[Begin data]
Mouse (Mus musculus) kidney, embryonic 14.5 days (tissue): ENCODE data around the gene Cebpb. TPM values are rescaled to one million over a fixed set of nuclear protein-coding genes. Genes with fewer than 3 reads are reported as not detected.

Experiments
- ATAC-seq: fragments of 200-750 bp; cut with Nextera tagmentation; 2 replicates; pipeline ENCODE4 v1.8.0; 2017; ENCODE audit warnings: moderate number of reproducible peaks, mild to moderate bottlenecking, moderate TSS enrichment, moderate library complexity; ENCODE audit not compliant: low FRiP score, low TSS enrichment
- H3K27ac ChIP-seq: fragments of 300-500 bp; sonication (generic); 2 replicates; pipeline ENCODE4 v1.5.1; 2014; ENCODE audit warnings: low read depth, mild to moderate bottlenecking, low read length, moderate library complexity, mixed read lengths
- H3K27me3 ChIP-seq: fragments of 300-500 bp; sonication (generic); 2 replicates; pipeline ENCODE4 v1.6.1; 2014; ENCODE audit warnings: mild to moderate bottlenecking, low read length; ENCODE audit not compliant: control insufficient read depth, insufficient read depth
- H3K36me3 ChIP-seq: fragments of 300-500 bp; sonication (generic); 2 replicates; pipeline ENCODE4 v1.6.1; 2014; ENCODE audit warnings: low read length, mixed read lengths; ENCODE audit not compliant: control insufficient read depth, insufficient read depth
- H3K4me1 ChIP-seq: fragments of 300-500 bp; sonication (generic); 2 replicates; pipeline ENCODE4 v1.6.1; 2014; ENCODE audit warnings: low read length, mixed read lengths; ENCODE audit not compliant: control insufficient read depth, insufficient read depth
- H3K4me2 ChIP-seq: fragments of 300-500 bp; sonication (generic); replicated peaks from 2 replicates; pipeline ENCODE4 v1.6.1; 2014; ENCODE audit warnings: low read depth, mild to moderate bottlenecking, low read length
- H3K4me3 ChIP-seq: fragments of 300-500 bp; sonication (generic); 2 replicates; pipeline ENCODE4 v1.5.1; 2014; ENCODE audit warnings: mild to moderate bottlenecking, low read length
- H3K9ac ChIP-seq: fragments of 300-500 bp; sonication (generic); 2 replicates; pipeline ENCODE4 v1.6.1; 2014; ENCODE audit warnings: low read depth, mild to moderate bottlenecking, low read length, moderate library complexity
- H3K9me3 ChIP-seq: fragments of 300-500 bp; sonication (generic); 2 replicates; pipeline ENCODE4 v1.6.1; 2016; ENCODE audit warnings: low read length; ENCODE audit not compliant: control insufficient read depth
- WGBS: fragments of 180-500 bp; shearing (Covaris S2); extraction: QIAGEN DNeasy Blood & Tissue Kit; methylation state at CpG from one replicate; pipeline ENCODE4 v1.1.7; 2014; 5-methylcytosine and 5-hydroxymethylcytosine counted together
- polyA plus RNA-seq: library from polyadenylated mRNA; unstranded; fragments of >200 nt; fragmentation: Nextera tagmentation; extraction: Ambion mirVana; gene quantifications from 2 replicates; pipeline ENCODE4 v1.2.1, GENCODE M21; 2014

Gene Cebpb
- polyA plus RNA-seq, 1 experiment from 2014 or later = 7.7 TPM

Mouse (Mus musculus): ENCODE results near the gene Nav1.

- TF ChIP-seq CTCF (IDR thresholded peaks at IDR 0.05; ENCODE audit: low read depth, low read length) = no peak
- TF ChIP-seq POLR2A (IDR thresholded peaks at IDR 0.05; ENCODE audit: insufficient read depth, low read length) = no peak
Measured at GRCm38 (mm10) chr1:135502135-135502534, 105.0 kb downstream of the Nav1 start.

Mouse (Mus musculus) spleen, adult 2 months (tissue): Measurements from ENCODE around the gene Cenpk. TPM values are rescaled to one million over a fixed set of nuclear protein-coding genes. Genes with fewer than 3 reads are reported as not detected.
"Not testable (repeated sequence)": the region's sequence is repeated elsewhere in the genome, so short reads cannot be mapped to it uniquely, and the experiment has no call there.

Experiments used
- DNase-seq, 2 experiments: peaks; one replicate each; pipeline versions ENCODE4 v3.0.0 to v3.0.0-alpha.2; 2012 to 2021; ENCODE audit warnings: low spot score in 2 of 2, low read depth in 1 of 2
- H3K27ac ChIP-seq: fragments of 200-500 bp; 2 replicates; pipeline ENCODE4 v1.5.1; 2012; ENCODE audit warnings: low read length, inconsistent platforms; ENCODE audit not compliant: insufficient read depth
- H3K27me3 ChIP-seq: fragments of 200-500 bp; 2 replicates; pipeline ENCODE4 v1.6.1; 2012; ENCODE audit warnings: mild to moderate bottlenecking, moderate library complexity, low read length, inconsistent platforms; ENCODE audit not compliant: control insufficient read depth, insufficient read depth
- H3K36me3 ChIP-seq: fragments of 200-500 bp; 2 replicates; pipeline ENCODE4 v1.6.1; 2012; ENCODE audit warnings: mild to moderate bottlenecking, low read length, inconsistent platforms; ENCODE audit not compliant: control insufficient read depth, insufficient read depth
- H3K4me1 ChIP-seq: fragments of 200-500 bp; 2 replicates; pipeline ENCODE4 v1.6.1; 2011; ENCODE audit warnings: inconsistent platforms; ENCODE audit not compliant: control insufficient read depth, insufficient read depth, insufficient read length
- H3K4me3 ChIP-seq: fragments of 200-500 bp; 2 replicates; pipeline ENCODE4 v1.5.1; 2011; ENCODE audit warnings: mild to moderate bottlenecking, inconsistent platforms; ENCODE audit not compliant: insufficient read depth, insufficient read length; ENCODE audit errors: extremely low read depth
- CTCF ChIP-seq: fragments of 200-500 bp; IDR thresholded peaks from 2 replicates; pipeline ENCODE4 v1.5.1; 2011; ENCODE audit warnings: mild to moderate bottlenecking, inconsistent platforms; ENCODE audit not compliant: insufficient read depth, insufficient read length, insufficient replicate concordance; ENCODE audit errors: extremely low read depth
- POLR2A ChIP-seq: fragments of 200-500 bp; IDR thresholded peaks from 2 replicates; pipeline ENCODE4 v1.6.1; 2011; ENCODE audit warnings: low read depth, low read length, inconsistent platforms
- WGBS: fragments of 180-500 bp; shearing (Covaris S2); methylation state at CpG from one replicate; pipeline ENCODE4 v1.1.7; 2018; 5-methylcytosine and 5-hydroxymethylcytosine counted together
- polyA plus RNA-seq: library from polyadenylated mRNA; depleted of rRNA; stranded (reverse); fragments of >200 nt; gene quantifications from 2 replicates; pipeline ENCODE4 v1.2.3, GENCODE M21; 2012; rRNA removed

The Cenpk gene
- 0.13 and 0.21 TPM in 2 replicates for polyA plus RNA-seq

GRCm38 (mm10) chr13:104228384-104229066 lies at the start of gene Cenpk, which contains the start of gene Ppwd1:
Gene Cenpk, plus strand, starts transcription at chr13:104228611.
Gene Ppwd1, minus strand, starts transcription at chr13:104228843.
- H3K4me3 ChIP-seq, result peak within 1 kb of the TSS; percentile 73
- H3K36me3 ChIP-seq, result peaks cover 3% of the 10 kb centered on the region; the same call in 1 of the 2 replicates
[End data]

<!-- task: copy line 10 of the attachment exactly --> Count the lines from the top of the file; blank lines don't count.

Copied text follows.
- H3K9ac ChIP-seq: fragments of 300-500 bp; sonication (generic); 2 replicates; pipeline ENCODE4 v1.6.1; 2014; ENCODE audit warnings: low read depth, mild to moderate bottlenecking, low read length, moderate library complexity